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Supermarkets take on the energy saving challenge

Supermarkets are perfect for testing energy efficiency. If you consider the amount of nationwide stores with multiple distribution centres and so on, there is plenty of room to save money and reduce the carbon footprint. If this giant industry could become sustainable not only would it be a huge achievement for the UK but also it would be an amazing example to other businesses. Hopefully everyone will jump on the bandwagon.

Housing Energy Advisor investigates the possibilities…

What is the damage?

The worst of the supermarkets in the UK is Morrisons who walk their way through a carbon footprint of 1, 417, 376 tonnes of CO2e, 35,000 tonnes of waste is sent to the landfill with only 82% of store waste being recycled. If you compare this with the Co-operative who have achieved a 35% reduction in their emissions, it is quite astonishing. The Co-op almost has no reliance on carbon energy production and is investing in their own green energy production.

Good energy efficiency practice by supermarkets

The Co-op:

As we have already mentioned above, the Co-operative is leading by example when it comes to energy efficiency. 98% of their electricity comes from wind and hydro technologies and their refrigerator gas emissions are down by 58%. They have even tried to clamp down on their transport emissions, getting it down by 16%.


As of July, 2013, Sainsbury’s installed 100,000 solar panels across 210 of tis stores in the UK. The company has claimed that this new installation will save them an estimated 9, 785 tonnes per year. Along with the 35 football pitches worth of solar panelling, Sainsbury’s has made use of heat pumps, biomass boiler systems and is entering into agreements with wind farms and anaerobic digestion plants. They have serious hopes to RESET the button on their energy use, with aims to reduce carbon emissions by 30%.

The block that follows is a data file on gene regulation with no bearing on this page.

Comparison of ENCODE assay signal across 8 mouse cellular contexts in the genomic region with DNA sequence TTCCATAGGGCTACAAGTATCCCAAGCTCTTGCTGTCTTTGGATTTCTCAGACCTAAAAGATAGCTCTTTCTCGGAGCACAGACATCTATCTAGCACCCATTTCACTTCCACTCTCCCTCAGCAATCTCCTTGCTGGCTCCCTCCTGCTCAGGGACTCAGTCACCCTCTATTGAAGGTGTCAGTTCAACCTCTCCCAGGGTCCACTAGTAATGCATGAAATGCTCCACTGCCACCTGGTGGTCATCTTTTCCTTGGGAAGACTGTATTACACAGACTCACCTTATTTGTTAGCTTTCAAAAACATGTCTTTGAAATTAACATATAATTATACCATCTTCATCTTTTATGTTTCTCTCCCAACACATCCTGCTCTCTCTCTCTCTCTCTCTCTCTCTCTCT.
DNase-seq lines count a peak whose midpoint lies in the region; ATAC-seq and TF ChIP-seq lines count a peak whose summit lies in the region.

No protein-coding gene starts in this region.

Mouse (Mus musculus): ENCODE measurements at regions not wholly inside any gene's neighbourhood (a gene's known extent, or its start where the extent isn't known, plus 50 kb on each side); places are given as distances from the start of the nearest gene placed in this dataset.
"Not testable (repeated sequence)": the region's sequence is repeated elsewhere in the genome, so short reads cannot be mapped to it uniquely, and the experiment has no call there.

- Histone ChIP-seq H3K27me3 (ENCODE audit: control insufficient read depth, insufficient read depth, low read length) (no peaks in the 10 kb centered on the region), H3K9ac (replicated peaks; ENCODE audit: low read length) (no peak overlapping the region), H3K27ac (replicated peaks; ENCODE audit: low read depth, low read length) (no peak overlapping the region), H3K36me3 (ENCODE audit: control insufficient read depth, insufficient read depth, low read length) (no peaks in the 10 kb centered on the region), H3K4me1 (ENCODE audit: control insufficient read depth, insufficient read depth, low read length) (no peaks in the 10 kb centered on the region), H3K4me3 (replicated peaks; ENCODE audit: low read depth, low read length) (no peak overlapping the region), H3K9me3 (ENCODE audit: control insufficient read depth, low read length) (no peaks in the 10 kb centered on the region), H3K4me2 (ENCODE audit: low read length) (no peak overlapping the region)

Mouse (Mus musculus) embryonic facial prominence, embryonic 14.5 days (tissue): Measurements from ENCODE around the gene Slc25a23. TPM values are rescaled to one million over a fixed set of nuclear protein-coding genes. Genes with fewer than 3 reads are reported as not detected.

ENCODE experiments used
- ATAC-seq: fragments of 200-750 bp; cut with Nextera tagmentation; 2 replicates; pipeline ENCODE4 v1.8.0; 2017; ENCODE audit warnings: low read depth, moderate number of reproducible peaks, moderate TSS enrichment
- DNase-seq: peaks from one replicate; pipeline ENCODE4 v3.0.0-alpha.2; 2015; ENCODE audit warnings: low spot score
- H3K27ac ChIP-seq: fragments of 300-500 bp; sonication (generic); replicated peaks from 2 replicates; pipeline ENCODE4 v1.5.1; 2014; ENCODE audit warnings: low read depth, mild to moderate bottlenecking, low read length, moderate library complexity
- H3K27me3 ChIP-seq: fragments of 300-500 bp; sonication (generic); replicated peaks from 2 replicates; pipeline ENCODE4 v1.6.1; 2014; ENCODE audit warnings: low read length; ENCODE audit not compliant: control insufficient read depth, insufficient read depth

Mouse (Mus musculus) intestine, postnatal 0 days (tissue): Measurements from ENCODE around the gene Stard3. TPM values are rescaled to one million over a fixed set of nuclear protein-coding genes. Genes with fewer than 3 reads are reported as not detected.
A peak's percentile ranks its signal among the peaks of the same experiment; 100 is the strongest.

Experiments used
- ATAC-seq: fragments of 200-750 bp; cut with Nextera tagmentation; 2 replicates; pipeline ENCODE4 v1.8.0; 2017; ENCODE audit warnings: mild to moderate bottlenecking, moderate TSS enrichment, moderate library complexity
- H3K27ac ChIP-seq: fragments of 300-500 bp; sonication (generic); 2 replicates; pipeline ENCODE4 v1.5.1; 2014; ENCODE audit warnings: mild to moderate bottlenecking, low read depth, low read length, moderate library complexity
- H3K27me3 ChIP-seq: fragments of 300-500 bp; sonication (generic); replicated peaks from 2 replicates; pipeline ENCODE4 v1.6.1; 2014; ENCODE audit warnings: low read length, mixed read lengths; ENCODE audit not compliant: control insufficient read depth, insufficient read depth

European bigwigs Aldi and Lidl are also gearing up to make a difference. Lidl has invested in a huge revamp of their refrigeration systems that will have a huge impact on their energy efficiency. Aldi hasn’t made any firm choices about what direction to take, but is currently undergoing an assessment process to find where they can make their biggest savings.

What is the best way for supermarkets to save?

Waste and recycling:

The value of food packaging is at around £6.9billion according to a recent study by WRAP. There is a huge opportunity here for stores to save money and for those savvy-tech know-how types to cash in on a gap in the market. You never know, prices may go down too!

LED lighting:

LED is going through a craze at the moment and LED is everywhere. The energy savings of LED are phenomenal and the length that they last in comparison to their fluorescent or incandescent counterparts in incomparable.

The cream of the crop

There is always a business that is leading the way in energy efficiency and REMA 1000, a Scandanavian, multinational no-frills supermarket is doing just that. They use deep geothermal energy, recycled fridge heat, use natural light and even make use of melting snow. Obviously the UK wouldn’t be able to do much with snow per se, but what if we could maximise on the rain!?!

Supermarkets are in a position to really educate the public about energy savings and waste and are in a place where they can lead by example. If you think about it, people generally visit the supermarket at least once a week and the smaller express stores every other day. With this type of contact, supermarkets seem to be the best way to get the message across about energy efficiency and sustainability. Tesco has already begun to give consumers information by issuing a carbon label on each product explaining the environmental impact of that product.

What good examples have you seen in supermarkets in your area? Do you choose to go to a specific store just because it has better values than another store? Has this blog inspired you to look out for more energy efficient signs in your everyday life?

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